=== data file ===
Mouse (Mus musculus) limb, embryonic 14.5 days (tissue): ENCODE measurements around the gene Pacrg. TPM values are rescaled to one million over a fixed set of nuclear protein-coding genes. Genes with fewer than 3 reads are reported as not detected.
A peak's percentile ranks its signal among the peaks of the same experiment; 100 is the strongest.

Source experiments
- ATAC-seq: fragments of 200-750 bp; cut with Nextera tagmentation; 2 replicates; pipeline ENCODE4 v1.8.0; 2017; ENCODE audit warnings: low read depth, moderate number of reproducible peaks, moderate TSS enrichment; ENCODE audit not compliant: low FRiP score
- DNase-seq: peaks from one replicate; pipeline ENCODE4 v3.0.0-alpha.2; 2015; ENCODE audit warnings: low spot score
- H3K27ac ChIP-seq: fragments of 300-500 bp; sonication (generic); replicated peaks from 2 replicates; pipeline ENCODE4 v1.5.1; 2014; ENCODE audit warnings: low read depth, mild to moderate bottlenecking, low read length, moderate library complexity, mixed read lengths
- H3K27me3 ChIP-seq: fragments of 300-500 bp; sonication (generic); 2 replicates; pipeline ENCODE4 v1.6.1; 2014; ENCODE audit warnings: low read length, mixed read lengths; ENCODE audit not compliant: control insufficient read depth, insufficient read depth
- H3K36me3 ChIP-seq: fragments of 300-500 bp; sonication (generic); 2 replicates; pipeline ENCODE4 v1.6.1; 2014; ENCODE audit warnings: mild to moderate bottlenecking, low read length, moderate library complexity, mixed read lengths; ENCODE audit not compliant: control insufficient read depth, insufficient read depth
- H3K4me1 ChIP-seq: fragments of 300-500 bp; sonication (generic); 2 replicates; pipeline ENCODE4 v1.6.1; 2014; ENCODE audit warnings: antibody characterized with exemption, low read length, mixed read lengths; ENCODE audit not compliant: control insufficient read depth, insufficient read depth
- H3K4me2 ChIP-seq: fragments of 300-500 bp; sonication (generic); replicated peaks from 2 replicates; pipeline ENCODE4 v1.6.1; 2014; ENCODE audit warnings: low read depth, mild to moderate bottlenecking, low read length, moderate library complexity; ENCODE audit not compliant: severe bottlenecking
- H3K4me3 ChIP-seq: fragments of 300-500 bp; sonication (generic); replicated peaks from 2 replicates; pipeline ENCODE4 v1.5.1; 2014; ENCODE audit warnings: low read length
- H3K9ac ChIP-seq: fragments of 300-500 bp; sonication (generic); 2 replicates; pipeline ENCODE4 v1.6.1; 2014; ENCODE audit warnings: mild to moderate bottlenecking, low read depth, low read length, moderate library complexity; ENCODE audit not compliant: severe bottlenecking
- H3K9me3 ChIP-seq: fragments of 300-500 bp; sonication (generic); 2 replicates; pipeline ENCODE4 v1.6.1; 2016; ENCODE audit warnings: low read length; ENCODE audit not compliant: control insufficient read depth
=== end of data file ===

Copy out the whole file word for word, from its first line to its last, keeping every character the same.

Mouse (Mus musculus) limb, embryonic 14.5 days (tissue): ENCODE measurements around the gene Pacrg. TPM values are rescaled to one million over a fixed set of nuclear protein-coding genes. Genes with fewer than 3 reads are reported as not detected.
A peak's percentile ranks its signal among the peaks of the same experiment; 100 is the strongest.

Source experiments
- ATAC-seq: fragments of 200-750 bp; cut with Nextera tagmentation; 2 replicates; pipeline ENCODE4 v1.8.0; 2017; ENCODE audit warnings: low read depth, moderate number of reproducible peaks, moderate TSS enrichment; ENCODE audit not compliant: low FRiP score
- DNase-seq: peaks from one replicate; pipeline ENCODE4 v3.0.0-alpha.2; 2015; ENCODE audit warnings: low spot score
- H3K27ac ChIP-seq: fragments of 300-500 bp; sonication (generic); replicated peaks from 2 replicates; pipeline ENCODE4 v1.5.1; 2014; ENCODE audit warnings: low read depth, mild to moderate bottlenecking, low read length, moderate library complexity, mixed read lengths
- H3K27me3 ChIP-seq: fragments of 300-500 bp; sonication (generic); 2 replicates; pipeline ENCODE4 v1.6.1; 2014; ENCODE audit warnings: low read length, mixed read lengths; ENCODE audit not compliant: control insufficient read depth, insufficient read depth
- H3K36me3 ChIP-seq: fragments of 300-500 bp; sonication (generic); 2 replicates; pipeline ENCODE4 v1.6.1; 2014; ENCODE audit warnings: mild to moderate bottlenecking, low read length, moderate library complexity, mixed read lengths; ENCODE audit not compliant: control insufficient read depth, insufficient read depth
- H3K4me1 ChIP-seq: fragments of 300-500 bp; sonication (generic); 2 replicates; pipeline ENCODE4 v1.6.1; 2014; ENCODE audit warnings: antibody characterized with exemption, low read length, mixed read lengths; ENCODE audit not compliant: control insufficient read depth, insufficient read depth
- H3K4me2 ChIP-seq: fragments of 300-500 bp; sonication (generic); replicated peaks from 2 replicates; pipeline ENCODE4 v1.6.1; 2014; ENCODE audit warnings: low read depth, mild to moderate bottlenecking, low read length, moderate library complexity; ENCODE audit not compliant: severe bottlenecking
- H3K4me3 ChIP-seq: fragments of 300-500 bp; sonication (generic); replicated peaks from 2 replicates; pipeline ENCODE4 v1.5.1; 2014; ENCODE audit warnings: low read length
- H3K9ac ChIP-seq: fragments of 300-500 bp; sonication (generic); 2 replicates; pipeline ENCODE4 v1.6.1; 2014; ENCODE audit warnings: mild to moderate bottlenecking, low read depth, low read length, moderate library complexity; ENCODE audit not compliant: severe bottlenecking
- H3K9me3 ChIP-seq: fragments of 300-500 bp; sonication (generic); 2 replicates; pipeline ENCODE4 v1.6.1; 2016; ENCODE audit warnings: low read length; ENCODE audit not compliant: control insufficient read depth